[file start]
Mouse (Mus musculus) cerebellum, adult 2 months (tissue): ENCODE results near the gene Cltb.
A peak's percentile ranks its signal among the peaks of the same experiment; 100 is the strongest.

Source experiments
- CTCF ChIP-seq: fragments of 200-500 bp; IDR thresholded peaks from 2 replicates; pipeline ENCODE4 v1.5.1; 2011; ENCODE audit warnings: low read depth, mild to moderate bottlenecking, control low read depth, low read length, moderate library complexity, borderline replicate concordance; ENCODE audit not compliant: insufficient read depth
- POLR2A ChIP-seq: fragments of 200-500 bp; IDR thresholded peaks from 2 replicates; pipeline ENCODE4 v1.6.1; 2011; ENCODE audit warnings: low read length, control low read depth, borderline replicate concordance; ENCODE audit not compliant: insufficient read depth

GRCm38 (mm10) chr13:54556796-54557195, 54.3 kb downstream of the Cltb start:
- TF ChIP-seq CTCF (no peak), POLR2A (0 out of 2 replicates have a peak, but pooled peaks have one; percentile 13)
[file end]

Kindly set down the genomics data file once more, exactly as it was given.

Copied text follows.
Mouse (Mus musculus) cerebellum, adult 2 months (tissue): ENCODE results near the gene Cltb.
A peak's percentile ranks its signal among the peaks of the same experiment; 100 is the strongest.

Source experiments
- CTCF ChIP-seq: fragments of 200-500 bp; IDR thresholded peaks from 2 replicates; pipeline ENCODE4 v1.5.1; 2011; ENCODE audit warnings: low read depth, mild to moderate bottlenecking, control low read depth, low read length, moderate library complexity, borderline replicate concordance; ENCODE audit not compliant: insufficient read depth
- POLR2A ChIP-seq: fragments of 200-500 bp; IDR thresholded peaks from 2 replicates; pipeline ENCODE4 v1.6.1; 2011; ENCODE audit warnings: low read length, control low read depth, borderline replicate concordance; ENCODE audit not compliant: insufficient read depth

GRCm38 (mm10) chr13:54556796-54557195, 54.3 kb downstream of the Cltb start:
- TF ChIP-seq CTCF (no peak), POLR2A (0 out of 2 replicates have a peak, but pooled peaks have one; percentile 13)